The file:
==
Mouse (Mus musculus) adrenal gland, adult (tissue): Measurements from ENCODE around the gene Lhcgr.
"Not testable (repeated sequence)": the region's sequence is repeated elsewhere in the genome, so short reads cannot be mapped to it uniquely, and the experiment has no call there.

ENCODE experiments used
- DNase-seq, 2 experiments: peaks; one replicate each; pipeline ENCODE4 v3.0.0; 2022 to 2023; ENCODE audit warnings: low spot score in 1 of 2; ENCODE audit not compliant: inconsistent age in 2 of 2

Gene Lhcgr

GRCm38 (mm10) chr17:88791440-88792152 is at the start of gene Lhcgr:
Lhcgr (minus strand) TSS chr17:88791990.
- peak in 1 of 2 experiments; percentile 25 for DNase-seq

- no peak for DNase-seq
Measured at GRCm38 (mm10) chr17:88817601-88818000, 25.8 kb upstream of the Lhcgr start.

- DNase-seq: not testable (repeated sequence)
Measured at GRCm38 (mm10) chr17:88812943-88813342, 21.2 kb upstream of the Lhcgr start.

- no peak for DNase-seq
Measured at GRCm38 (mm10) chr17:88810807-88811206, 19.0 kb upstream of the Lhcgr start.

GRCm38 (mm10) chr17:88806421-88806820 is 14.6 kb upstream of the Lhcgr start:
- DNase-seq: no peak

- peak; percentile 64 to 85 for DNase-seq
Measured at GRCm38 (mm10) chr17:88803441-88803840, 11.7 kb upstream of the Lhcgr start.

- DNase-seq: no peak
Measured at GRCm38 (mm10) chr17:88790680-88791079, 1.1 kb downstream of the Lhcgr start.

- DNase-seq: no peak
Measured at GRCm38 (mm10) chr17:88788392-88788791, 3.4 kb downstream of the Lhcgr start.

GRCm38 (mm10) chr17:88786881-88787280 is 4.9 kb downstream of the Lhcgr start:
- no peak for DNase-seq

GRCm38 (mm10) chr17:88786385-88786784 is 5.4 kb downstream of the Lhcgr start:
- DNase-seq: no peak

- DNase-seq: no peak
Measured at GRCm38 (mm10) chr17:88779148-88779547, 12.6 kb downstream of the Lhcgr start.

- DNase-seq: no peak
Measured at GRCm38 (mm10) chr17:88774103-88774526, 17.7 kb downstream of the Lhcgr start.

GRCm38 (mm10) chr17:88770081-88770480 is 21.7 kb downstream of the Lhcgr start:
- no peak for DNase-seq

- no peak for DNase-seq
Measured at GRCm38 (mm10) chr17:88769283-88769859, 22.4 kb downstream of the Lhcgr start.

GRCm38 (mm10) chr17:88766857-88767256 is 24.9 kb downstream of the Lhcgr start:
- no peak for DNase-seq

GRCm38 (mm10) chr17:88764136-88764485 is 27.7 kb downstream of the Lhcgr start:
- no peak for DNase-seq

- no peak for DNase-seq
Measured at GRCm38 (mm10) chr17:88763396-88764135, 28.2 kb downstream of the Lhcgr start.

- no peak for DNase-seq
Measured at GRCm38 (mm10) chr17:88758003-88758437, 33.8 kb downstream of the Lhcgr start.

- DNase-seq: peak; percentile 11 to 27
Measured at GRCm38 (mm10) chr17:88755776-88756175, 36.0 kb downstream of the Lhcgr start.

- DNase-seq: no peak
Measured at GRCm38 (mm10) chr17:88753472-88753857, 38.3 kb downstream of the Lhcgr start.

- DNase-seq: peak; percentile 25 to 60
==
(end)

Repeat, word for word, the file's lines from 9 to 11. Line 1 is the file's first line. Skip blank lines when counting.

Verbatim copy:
- no peak for DNase-seq
Measured at GRCm38 (mm10) chr17:88817601-88818000, 25.8 kb upstream of the Lhcgr start.

- DNase-seq: not testable (repeated sequence)